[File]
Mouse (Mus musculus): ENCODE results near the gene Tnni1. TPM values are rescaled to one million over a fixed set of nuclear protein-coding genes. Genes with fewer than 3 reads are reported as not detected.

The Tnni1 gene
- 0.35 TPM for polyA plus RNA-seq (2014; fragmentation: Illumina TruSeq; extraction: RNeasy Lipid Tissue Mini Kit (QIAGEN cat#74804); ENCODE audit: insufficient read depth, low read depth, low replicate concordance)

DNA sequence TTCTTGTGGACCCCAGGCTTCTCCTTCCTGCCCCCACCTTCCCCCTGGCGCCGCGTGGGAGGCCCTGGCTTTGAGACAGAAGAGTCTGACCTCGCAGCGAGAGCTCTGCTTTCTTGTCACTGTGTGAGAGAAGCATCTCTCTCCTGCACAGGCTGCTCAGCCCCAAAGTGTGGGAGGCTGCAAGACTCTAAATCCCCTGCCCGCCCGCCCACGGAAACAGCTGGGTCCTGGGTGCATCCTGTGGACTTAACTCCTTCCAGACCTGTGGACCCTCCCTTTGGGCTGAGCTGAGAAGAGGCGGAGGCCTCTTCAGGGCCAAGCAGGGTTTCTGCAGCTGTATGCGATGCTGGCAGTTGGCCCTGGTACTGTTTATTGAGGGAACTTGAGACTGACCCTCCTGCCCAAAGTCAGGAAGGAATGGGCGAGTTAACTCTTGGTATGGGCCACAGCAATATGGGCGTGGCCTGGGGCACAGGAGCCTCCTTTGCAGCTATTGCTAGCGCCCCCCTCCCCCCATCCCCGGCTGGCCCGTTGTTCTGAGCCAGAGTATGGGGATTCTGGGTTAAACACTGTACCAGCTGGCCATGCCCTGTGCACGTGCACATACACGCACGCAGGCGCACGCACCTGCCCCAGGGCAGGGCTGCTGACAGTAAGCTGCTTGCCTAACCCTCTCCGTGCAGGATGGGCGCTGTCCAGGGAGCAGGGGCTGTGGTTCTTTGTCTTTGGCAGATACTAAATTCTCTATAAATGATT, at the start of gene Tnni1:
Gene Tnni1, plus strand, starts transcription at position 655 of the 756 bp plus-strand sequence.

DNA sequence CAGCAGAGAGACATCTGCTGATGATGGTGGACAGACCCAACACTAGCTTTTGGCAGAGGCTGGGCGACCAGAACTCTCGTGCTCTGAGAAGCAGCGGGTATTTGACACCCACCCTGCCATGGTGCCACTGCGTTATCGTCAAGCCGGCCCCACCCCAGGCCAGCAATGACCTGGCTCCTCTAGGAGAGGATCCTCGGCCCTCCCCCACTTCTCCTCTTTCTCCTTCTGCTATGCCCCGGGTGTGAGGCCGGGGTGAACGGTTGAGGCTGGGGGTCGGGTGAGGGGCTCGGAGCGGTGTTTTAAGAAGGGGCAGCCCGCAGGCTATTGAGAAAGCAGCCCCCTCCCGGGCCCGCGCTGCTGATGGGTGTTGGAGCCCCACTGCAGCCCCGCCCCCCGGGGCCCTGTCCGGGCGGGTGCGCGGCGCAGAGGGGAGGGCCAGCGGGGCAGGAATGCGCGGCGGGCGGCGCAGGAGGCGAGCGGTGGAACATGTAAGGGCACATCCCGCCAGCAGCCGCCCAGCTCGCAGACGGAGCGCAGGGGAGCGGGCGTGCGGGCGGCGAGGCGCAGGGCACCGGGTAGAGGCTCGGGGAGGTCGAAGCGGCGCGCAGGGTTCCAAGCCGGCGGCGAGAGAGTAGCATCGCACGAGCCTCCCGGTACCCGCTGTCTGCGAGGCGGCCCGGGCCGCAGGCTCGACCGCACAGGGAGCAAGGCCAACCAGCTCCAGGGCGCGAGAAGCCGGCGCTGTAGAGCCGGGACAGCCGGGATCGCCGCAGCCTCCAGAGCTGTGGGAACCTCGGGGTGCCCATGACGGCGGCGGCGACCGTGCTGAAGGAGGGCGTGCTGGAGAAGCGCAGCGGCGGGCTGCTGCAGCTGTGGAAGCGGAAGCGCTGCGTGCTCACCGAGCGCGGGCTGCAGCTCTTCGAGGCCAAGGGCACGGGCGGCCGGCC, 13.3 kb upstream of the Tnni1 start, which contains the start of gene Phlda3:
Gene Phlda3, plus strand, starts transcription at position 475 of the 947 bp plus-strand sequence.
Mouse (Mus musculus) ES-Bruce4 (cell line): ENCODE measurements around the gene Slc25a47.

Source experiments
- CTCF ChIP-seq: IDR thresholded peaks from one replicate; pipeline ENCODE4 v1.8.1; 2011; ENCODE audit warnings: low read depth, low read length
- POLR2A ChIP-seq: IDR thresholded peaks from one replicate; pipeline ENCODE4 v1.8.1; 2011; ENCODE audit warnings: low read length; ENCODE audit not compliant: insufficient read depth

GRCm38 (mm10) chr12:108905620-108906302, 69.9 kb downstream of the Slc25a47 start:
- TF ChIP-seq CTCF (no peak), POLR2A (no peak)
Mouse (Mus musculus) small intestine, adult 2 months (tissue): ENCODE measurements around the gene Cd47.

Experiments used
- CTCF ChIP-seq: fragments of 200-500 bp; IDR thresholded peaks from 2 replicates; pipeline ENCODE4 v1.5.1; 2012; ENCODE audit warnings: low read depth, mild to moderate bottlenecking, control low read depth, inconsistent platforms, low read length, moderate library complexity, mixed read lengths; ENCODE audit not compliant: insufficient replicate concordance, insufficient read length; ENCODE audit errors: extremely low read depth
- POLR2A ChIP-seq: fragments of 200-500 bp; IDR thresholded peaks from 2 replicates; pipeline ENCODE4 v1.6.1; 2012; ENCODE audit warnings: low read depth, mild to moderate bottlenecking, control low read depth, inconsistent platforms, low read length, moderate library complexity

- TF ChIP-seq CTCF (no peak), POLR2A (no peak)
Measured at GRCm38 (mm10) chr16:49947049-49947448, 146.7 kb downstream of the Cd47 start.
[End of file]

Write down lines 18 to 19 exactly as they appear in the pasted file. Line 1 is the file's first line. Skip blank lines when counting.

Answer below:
- TF ChIP-seq CTCF (no peak), POLR2A (no peak)
Measured at GRCm38 (mm10) chr16:49947049-49947448, 146.7 kb downstream of the Cd47 start.